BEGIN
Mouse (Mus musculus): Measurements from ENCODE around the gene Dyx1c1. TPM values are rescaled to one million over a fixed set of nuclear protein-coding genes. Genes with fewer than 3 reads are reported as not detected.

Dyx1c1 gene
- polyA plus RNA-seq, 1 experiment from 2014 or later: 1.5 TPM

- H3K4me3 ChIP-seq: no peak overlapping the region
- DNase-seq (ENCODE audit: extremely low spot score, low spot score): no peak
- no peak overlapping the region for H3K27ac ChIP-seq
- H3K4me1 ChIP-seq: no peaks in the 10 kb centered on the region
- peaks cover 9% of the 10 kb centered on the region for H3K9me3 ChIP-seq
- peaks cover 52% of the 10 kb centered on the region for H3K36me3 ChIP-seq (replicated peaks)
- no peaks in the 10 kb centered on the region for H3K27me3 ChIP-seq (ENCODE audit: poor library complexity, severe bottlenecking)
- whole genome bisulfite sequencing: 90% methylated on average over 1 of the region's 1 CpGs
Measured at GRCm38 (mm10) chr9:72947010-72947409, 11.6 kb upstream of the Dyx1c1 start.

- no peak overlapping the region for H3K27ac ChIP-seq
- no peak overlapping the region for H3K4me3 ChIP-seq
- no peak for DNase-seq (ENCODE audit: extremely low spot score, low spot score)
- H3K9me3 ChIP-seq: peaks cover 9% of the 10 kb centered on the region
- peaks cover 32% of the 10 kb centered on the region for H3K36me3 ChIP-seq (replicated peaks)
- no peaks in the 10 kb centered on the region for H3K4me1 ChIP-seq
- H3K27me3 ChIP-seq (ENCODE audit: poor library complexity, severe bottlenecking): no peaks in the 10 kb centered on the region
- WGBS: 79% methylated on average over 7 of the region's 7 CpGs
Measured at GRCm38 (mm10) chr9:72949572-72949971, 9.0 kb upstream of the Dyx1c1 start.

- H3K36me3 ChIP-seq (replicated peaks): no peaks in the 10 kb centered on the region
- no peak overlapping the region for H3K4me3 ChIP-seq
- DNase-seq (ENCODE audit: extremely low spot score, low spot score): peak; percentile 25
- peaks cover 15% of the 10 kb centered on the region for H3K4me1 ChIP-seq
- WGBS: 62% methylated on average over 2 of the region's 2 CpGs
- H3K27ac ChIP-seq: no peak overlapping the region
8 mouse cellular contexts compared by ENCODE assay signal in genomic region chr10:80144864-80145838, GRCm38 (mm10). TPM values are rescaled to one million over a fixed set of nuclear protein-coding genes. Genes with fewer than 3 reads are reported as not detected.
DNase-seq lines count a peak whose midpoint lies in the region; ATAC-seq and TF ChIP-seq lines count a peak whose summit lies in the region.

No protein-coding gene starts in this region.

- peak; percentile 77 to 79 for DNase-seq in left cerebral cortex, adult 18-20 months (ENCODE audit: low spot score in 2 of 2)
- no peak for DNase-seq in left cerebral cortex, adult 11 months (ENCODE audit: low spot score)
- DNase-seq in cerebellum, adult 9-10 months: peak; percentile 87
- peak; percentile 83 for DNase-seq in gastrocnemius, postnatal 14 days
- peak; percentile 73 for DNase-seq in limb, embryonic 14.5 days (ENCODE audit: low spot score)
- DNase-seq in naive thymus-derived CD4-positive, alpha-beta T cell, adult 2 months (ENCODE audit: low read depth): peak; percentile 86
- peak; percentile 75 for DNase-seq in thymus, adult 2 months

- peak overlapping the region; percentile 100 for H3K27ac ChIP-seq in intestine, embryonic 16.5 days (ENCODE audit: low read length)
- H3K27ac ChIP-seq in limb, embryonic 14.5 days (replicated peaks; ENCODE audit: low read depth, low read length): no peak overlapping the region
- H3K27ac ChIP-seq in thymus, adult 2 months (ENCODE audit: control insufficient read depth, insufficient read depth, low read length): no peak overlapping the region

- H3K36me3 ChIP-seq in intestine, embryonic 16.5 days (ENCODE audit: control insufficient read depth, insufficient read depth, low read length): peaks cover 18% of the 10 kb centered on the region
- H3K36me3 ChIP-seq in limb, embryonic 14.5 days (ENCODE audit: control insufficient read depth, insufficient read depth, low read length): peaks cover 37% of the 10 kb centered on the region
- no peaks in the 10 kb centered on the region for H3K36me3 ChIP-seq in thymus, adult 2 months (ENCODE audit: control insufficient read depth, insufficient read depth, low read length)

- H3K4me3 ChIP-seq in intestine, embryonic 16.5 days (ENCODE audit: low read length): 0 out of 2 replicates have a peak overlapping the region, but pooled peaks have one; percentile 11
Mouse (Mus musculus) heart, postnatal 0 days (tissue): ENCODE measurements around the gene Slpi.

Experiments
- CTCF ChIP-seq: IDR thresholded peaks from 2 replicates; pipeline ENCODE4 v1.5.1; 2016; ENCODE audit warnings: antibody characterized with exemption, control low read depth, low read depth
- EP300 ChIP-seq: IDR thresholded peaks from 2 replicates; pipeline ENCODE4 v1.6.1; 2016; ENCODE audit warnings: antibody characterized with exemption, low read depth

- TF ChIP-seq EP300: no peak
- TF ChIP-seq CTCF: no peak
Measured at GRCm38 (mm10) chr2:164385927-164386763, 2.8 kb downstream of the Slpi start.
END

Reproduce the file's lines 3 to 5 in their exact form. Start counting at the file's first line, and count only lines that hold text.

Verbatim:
- polyA plus RNA-seq, 1 experiment from 2014 or later: 1.5 TPM

- H3K4me3 ChIP-seq: no peak overlapping the region
- DNase-seq (ENCODE audit: extremely low spot score, low spot score): no peak